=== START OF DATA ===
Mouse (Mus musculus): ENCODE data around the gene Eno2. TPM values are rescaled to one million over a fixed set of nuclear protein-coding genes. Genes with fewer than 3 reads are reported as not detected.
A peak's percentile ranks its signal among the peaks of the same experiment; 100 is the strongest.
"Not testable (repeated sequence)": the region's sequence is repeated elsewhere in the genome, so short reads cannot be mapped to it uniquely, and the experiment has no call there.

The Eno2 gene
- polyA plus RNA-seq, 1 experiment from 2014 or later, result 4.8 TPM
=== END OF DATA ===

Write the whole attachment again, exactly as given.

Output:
Mouse (Mus musculus): ENCODE data around the gene Eno2. TPM values are rescaled to one million over a fixed set of nuclear protein-coding genes. Genes with fewer than 3 reads are reported as not detected.
A peak's percentile ranks its signal among the peaks of the same experiment; 100 is the strongest.
"Not testable (repeated sequence)": the region's sequence is repeated elsewhere in the genome, so short reads cannot be mapped to it uniquely, and the experiment has no call there.

The Eno2 gene
- polyA plus RNA-seq, 1 experiment from 2014 or later, result 4.8 TPM